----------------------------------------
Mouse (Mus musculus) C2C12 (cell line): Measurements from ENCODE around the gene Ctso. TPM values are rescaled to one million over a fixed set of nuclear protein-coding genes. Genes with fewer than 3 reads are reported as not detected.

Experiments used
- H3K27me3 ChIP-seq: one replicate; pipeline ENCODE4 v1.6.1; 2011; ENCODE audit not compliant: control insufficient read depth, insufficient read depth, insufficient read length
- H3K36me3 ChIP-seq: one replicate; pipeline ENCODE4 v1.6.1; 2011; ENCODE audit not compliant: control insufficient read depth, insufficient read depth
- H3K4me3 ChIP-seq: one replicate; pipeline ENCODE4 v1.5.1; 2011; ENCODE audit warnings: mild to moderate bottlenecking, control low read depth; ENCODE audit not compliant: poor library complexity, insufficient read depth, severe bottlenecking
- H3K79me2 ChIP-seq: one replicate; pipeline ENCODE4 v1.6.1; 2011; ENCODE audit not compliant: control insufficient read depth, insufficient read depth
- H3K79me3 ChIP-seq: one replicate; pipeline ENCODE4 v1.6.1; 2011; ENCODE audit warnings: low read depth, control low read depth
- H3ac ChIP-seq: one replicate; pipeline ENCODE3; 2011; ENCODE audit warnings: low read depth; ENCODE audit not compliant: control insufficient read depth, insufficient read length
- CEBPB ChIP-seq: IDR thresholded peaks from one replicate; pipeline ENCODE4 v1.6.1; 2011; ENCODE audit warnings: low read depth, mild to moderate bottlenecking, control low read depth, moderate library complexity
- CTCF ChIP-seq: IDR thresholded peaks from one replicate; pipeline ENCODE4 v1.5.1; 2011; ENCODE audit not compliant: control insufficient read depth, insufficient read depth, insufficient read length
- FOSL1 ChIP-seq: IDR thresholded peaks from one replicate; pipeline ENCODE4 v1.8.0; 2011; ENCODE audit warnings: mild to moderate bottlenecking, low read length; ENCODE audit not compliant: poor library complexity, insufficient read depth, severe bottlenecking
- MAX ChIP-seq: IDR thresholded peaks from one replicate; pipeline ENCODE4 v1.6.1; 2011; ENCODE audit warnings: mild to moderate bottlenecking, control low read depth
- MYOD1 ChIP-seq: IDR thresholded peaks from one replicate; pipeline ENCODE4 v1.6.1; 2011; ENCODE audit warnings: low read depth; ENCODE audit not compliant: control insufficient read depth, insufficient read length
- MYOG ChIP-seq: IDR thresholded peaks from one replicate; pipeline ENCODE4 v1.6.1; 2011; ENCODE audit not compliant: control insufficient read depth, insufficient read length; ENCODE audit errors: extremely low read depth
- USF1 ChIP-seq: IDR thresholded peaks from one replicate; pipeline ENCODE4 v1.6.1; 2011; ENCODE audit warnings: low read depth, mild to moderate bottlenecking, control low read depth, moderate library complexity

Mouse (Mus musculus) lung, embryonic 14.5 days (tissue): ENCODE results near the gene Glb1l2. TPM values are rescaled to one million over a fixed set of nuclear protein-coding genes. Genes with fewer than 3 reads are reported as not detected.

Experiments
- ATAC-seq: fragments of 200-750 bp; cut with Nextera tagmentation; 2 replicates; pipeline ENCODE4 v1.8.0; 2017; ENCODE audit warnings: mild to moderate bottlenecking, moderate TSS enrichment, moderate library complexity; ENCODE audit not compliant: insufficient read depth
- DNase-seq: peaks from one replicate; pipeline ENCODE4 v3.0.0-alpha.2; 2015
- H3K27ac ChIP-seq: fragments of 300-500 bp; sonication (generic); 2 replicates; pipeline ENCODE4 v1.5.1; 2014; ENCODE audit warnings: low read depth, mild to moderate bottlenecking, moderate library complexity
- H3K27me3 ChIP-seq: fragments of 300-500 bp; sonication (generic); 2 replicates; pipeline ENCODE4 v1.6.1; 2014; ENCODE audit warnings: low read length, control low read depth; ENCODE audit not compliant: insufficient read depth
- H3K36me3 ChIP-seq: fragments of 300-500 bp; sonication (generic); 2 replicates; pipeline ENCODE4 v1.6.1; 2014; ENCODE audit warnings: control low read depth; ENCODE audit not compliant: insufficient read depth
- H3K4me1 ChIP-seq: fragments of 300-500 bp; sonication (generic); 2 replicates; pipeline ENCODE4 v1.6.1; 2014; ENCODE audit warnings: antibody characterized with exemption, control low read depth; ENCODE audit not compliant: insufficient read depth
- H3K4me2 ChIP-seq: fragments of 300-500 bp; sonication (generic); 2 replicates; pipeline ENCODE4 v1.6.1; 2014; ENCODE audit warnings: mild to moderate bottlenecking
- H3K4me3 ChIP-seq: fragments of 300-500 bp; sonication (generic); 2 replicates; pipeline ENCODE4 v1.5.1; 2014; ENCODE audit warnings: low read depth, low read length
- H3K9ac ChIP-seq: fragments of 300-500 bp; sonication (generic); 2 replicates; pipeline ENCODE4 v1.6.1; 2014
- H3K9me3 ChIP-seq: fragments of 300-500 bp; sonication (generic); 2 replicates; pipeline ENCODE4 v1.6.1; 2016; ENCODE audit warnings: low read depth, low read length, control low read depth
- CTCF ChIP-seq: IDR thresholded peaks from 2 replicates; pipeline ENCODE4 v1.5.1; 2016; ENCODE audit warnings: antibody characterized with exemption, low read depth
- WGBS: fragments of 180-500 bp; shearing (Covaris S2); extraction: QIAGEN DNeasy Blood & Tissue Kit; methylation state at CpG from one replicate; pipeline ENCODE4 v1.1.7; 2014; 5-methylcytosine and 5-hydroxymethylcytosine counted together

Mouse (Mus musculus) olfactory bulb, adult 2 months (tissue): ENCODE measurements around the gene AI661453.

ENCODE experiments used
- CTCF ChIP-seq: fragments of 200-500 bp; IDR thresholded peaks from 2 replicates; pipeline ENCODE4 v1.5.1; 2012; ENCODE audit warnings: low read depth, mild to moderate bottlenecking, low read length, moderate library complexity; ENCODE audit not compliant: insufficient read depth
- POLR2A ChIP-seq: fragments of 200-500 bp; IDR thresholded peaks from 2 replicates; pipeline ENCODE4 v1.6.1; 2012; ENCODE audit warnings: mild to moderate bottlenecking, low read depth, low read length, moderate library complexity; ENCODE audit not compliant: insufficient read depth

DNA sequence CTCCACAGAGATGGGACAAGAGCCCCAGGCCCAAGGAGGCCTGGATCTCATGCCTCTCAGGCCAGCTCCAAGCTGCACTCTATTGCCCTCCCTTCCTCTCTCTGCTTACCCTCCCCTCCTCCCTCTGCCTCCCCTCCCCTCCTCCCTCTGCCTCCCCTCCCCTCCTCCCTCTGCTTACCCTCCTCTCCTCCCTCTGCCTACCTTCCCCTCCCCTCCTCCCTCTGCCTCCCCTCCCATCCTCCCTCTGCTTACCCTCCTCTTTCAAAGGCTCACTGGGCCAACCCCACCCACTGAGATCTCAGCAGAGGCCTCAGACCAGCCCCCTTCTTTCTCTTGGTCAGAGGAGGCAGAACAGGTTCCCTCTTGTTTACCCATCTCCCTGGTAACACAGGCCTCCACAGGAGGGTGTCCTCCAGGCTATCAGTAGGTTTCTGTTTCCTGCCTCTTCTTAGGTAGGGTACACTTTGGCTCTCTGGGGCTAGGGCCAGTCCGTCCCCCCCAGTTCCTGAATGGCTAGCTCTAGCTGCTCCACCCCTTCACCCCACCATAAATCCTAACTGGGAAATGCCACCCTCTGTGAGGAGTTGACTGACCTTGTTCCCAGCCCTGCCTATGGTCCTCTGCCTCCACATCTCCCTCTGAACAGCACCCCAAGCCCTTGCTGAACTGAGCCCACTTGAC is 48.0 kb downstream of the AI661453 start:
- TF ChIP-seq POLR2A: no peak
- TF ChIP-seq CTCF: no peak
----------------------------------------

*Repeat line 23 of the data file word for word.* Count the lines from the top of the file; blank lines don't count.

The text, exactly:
- H3K4me1 ChIP-seq: fragments of 300-500 bp; sonication (generic); 2 replicates; pipeline ENCODE4 v1.6.1; 2014; ENCODE audit warnings: antibody characterized with exemption, control low read depth; ENCODE audit not compliant: insufficient read depth